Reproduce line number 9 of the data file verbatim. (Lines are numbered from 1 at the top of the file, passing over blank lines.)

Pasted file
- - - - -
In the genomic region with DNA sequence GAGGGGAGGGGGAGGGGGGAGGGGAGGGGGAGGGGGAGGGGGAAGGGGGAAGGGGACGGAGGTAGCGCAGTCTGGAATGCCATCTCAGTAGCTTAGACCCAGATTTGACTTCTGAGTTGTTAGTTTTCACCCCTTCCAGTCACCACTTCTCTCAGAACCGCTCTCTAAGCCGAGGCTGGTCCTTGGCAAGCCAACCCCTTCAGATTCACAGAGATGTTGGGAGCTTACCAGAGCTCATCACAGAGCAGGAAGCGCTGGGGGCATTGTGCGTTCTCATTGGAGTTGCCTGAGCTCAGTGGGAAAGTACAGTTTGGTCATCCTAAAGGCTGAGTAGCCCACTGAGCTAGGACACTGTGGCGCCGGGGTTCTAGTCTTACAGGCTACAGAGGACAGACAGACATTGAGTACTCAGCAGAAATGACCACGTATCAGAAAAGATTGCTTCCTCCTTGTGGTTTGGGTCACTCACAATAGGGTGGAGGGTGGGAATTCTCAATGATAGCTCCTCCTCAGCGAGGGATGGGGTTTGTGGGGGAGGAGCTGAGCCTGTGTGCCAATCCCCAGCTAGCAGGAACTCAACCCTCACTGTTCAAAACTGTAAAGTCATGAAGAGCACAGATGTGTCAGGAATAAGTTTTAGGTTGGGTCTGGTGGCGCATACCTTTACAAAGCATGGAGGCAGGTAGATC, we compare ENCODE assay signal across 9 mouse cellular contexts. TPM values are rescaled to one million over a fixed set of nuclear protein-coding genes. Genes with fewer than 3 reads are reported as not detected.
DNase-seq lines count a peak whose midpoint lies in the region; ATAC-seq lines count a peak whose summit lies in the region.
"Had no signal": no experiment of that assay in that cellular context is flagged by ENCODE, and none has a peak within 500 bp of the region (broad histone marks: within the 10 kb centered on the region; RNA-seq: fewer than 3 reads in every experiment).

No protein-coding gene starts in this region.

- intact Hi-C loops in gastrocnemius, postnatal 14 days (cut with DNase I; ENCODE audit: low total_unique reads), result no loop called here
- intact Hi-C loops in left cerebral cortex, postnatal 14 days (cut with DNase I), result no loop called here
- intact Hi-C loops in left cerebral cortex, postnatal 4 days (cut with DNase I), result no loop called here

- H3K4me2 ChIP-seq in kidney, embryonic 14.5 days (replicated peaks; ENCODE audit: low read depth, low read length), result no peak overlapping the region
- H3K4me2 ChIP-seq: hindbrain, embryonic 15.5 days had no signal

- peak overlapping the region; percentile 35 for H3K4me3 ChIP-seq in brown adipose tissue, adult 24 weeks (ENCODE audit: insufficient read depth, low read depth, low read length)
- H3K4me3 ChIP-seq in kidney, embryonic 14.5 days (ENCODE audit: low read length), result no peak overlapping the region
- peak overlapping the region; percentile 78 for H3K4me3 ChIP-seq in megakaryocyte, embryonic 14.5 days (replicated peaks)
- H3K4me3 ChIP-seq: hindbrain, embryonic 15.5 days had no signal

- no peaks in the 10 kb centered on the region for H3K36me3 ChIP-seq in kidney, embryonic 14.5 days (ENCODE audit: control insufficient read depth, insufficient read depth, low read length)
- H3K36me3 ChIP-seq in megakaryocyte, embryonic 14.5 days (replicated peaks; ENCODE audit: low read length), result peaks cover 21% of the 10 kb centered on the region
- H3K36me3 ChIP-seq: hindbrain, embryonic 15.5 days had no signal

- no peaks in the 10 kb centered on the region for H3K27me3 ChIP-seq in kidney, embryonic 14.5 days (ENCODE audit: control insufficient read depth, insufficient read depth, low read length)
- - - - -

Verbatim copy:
- H3K4me2 ChIP-seq: hindbrain, embryonic 15.5 days had no signal